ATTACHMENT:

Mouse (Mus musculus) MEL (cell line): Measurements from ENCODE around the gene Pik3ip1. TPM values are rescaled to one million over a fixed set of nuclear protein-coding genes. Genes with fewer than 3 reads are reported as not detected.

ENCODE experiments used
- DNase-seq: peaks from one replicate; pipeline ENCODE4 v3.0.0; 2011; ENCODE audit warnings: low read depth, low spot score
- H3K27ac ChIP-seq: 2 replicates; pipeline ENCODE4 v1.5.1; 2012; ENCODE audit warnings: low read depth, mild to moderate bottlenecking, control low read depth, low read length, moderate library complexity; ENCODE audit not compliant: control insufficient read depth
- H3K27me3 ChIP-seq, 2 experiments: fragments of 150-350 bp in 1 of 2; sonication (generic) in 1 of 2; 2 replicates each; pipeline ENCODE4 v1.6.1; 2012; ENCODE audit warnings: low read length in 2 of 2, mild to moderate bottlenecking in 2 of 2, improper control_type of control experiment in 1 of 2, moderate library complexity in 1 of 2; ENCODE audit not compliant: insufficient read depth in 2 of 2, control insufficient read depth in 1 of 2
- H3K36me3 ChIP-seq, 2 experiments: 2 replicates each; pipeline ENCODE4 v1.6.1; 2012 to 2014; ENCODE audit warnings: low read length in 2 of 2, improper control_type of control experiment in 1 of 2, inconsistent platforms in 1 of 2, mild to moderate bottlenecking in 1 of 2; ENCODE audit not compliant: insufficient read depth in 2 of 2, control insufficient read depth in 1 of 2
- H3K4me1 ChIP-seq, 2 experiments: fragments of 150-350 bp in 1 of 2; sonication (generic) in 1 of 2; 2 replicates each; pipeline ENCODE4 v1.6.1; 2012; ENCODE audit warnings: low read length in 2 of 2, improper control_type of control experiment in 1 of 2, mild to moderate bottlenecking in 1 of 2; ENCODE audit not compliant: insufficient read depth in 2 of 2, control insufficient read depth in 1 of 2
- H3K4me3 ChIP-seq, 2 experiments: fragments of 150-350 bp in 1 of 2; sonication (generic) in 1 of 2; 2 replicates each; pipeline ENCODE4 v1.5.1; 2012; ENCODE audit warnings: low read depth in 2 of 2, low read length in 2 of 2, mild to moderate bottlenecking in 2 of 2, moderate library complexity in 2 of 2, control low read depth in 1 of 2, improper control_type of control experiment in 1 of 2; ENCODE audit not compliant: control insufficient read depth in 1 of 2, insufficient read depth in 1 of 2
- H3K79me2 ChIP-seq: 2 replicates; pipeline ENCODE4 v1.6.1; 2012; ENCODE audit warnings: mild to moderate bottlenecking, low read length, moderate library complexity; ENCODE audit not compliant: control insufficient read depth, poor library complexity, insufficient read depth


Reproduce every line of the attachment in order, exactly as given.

Mouse (Mus musculus) MEL (cell line): Measurements from ENCODE around the gene Pik3ip1. TPM values are rescaled to one million over a fixed set of nuclear protein-coding genes. Genes with fewer than 3 reads are reported as not detected.

ENCODE experiments used
- DNase-seq: peaks from one replicate; pipeline ENCODE4 v3.0.0; 2011; ENCODE audit warnings: low read depth, low spot score
- H3K27ac ChIP-seq: 2 replicates; pipeline ENCODE4 v1.5.1; 2012; ENCODE audit warnings: low read depth, mild to moderate bottlenecking, control low read depth, low read length, moderate library complexity; ENCODE audit not compliant: control insufficient read depth
- H3K27me3 ChIP-seq, 2 experiments: fragments of 150-350 bp in 1 of 2; sonication (generic) in 1 of 2; 2 replicates each; pipeline ENCODE4 v1.6.1; 2012; ENCODE audit warnings: low read length in 2 of 2, mild to moderate bottlenecking in 2 of 2, improper control_type of control experiment in 1 of 2, moderate library complexity in 1 of 2; ENCODE audit not compliant: insufficient read depth in 2 of 2, control insufficient read depth in 1 of 2
- H3K36me3 ChIP-seq, 2 experiments: 2 replicates each; pipeline ENCODE4 v1.6.1; 2012 to 2014; ENCODE audit warnings: low read length in 2 of 2, improper control_type of control experiment in 1 of 2, inconsistent platforms in 1 of 2, mild to moderate bottlenecking in 1 of 2; ENCODE audit not compliant: insufficient read depth in 2 of 2, control insufficient read depth in 1 of 2
- H3K4me1 ChIP-seq, 2 experiments: fragments of 150-350 bp in 1 of 2; sonication (generic) in 1 of 2; 2 replicates each; pipeline ENCODE4 v1.6.1; 2012; ENCODE audit warnings: low read length in 2 of 2, improper control_type of control experiment in 1 of 2, mild to moderate bottlenecking in 1 of 2; ENCODE audit not compliant: insufficient read depth in 2 of 2, control insufficient read depth in 1 of 2
- H3K4me3 ChIP-seq, 2 experiments: fragments of 150-350 bp in 1 of 2; sonication (generic) in 1 of 2; 2 replicates each; pipeline ENCODE4 v1.5.1; 2012; ENCODE audit warnings: low read depth in 2 of 2, low read length in 2 of 2, mild to moderate bottlenecking in 2 of 2, moderate library complexity in 2 of 2, control low read depth in 1 of 2, improper control_type of control experiment in 1 of 2; ENCODE audit not compliant: control insufficient read depth in 1 of 2, insufficient read depth in 1 of 2
- H3K79me2 ChIP-seq: 2 replicates; pipeline ENCODE4 v1.6.1; 2012; ENCODE audit warnings: mild to moderate bottlenecking, low read length, moderate library complexity; ENCODE audit not compliant: control insufficient read depth, poor library complexity, insufficient read depth